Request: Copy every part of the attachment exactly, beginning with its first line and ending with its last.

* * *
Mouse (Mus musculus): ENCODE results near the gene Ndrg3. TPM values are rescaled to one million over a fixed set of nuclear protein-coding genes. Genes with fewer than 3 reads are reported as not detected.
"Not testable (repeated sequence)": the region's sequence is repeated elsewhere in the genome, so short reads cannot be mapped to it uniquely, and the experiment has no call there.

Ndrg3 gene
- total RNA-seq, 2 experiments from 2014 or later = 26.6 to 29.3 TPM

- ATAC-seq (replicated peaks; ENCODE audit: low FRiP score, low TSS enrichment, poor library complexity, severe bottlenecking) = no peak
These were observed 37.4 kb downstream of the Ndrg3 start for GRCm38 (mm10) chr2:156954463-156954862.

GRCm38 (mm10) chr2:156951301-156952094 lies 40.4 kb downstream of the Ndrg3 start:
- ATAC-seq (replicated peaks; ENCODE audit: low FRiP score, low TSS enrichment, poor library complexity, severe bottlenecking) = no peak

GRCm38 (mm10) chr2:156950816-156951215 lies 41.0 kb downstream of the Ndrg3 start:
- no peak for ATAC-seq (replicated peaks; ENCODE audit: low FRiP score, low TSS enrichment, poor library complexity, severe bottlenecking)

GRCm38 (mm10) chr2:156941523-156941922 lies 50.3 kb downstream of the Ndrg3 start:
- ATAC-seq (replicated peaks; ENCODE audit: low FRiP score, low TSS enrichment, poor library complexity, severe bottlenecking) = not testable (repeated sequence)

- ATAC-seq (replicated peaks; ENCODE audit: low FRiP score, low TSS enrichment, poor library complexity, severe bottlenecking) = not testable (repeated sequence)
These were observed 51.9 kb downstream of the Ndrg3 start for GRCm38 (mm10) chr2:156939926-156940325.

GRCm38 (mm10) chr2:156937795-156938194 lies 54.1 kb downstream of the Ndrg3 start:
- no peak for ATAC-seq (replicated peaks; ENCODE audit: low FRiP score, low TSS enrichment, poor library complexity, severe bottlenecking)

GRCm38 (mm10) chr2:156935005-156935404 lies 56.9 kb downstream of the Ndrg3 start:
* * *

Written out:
Mouse (Mus musculus): ENCODE results near the gene Ndrg3. TPM values are rescaled to one million over a fixed set of nuclear protein-coding genes. Genes with fewer than 3 reads are reported as not detected.
"Not testable (repeated sequence)": the region's sequence is repeated elsewhere in the genome, so short reads cannot be mapped to it uniquely, and the experiment has no call there.

Ndrg3 gene
- total RNA-seq, 2 experiments from 2014 or later = 26.6 to 29.3 TPM

- ATAC-seq (replicated peaks; ENCODE audit: low FRiP score, low TSS enrichment, poor library complexity, severe bottlenecking) = no peak
These were observed 37.4 kb downstream of the Ndrg3 start for GRCm38 (mm10) chr2:156954463-156954862.

GRCm38 (mm10) chr2:156951301-156952094 lies 40.4 kb downstream of the Ndrg3 start:
- ATAC-seq (replicated peaks; ENCODE audit: low FRiP score, low TSS enrichment, poor library complexity, severe bottlenecking) = no peak

GRCm38 (mm10) chr2:156950816-156951215 lies 41.0 kb downstream of the Ndrg3 start:
- no peak for ATAC-seq (replicated peaks; ENCODE audit: low FRiP score, low TSS enrichment, poor library complexity, severe bottlenecking)

GRCm38 (mm10) chr2:156941523-156941922 lies 50.3 kb downstream of the Ndrg3 start:
- ATAC-seq (replicated peaks; ENCODE audit: low FRiP score, low TSS enrichment, poor library complexity, severe bottlenecking) = not testable (repeated sequence)

- ATAC-seq (replicated peaks; ENCODE audit: low FRiP score, low TSS enrichment, poor library complexity, severe bottlenecking) = not testable (repeated sequence)
These were observed 51.9 kb downstream of the Ndrg3 start for GRCm38 (mm10) chr2:156939926-156940325.

GRCm38 (mm10) chr2:156937795-156938194 lies 54.1 kb downstream of the Ndrg3 start:
- no peak for ATAC-seq (replicated peaks; ENCODE audit: low FRiP score, low TSS enrichment, poor library complexity, severe bottlenecking)

GRCm38 (mm10) chr2:156935005-156935404 lies 56.9 kb downstream of the Ndrg3 start: